I avoid it altogether.
    Faster than a tent.......
  • joparijopari Posts: 84
    I wrote to the council about this, and got the following reply:
    Dear Sir,

    Thank-you for your e-mail sent on the 19th October 2012, requesting advise on the procedure for cyclists travelling through the A65 Woodside View Bus Gate.

    The bus gate traffic lights are triggered by all vehicles, including cycles.

    Cyclists are detected, however in addition buses create a hurry call as soon as they leave the bus stop, so see traffic go to amber almost immediately. Other vehicles in the bus lane only create a demand and have to wait their turn in the 72 second cycle. If the bus gate has just operated, then even the bus hurry call has to wait for a min green time on the general traffic lane before the lights change in favour of the bus.

    Cyclists have the choice of waiting in the bus gate for the lights to change to green, or filtering back out into the general traffic to go through their green light.

    Cyclists who drive through a red light are committing a motoring offense, a danger to crossing pedestrians, and stop the general traffic later in the 72 second cycle.

    Further calibration in the autumn will be required, as traffic builds up, to get the bus gate to allow the optimum amount of traffic through, whilst balancing the queues and minimising delays.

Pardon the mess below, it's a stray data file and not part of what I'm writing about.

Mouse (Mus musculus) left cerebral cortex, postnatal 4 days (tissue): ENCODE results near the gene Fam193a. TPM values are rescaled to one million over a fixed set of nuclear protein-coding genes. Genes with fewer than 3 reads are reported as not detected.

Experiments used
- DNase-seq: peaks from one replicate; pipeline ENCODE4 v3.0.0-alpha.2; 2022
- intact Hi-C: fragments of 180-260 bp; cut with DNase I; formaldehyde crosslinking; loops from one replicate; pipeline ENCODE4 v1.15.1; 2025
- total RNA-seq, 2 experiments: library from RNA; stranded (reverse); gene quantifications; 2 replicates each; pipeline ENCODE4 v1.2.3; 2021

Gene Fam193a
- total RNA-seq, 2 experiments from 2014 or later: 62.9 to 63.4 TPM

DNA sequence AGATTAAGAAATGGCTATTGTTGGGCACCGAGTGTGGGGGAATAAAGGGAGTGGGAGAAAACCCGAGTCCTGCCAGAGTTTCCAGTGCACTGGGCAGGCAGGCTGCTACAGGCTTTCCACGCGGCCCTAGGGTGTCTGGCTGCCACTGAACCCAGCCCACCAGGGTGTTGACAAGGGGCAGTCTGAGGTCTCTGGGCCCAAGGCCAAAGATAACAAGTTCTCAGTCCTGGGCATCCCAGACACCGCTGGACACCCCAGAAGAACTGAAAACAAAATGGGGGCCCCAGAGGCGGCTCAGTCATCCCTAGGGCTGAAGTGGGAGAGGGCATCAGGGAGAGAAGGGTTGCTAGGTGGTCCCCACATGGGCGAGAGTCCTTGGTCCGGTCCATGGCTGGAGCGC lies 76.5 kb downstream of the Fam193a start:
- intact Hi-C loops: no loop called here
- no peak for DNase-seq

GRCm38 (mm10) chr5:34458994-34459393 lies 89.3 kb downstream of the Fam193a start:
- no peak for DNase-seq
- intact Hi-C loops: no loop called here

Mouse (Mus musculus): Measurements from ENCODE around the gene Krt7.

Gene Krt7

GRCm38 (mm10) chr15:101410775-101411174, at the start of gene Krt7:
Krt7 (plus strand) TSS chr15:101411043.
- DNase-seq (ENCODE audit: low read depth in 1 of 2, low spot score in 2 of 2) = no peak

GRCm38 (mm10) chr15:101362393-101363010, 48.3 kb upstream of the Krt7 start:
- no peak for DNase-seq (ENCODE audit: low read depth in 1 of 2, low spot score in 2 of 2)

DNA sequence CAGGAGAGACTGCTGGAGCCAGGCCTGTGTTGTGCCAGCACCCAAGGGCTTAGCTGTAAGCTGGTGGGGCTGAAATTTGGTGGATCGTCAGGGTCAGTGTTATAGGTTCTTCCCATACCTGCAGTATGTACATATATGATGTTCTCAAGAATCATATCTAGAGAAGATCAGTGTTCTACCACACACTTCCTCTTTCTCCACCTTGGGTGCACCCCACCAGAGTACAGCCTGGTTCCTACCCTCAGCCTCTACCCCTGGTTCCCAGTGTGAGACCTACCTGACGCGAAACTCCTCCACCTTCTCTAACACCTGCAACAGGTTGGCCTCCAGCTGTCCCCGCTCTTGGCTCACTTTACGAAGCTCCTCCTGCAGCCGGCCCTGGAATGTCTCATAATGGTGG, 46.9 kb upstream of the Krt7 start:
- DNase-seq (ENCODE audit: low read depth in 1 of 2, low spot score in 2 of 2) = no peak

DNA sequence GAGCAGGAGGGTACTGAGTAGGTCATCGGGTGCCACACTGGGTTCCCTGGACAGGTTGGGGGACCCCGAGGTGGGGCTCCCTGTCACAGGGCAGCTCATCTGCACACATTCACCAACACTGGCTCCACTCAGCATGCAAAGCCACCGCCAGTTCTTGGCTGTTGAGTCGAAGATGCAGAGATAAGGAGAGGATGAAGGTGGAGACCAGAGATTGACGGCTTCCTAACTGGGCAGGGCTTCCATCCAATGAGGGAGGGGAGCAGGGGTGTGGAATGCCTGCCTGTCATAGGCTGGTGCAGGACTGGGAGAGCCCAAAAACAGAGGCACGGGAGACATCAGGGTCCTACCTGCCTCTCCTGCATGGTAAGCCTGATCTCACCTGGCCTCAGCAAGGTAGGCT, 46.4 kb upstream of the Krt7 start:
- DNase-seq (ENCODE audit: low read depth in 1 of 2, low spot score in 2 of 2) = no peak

Pretty chuffed they got back to me so quickly, but it doesn't sit right with me. I've not seen a bike trigger the light yet, and even if it was triggered it could be 70 seconds before the lights change, so vast majority would never know it's been triggered. As there's a bike along every minute or so at rush hour, this would mean the 72s cycle is always triggered.

    If cyclists knew about the trigger, and the light-cycle time was shorter, they may (may) be prepared to wait the few seconds for the lights to go green. As it is, the majority run through a ped crossing on 'green-man' while the rest filter into traffic (which isn't ideal). I've replied in a similar manner.

    Thoughts?
    Cannondale R800 - Dry
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  • I have a similar bus lane near me that I use everyday. I find that as you approach a junction there is 2 or 3 sensor grids as below, if I cross the horizontal lines I do not get detected, BUT If I travel the length of the righthand line, and - dont laugh - zig zag slightly over it, it almost always triggers the light change. Id say 9 times out of ten at least.

    roadsensors.png

    roadsensors-1.png
  • c00ky83c00ky83 Posts: 1
    Sorry for digging up an old thread for my first post, but I remember finding this thread a while ago when I too noticed the folly of the Kirkstall Bus Gate.

    Anyway, just thought I'd post to say that common sense appears to have prevailed :P

    I went through this morning and the lights stayed on green for both the bus lane and the general traffic lane. It looks like the traffic is stopped when a bus comes along, and buses/bikes are stopped only when pedestrians are crossing.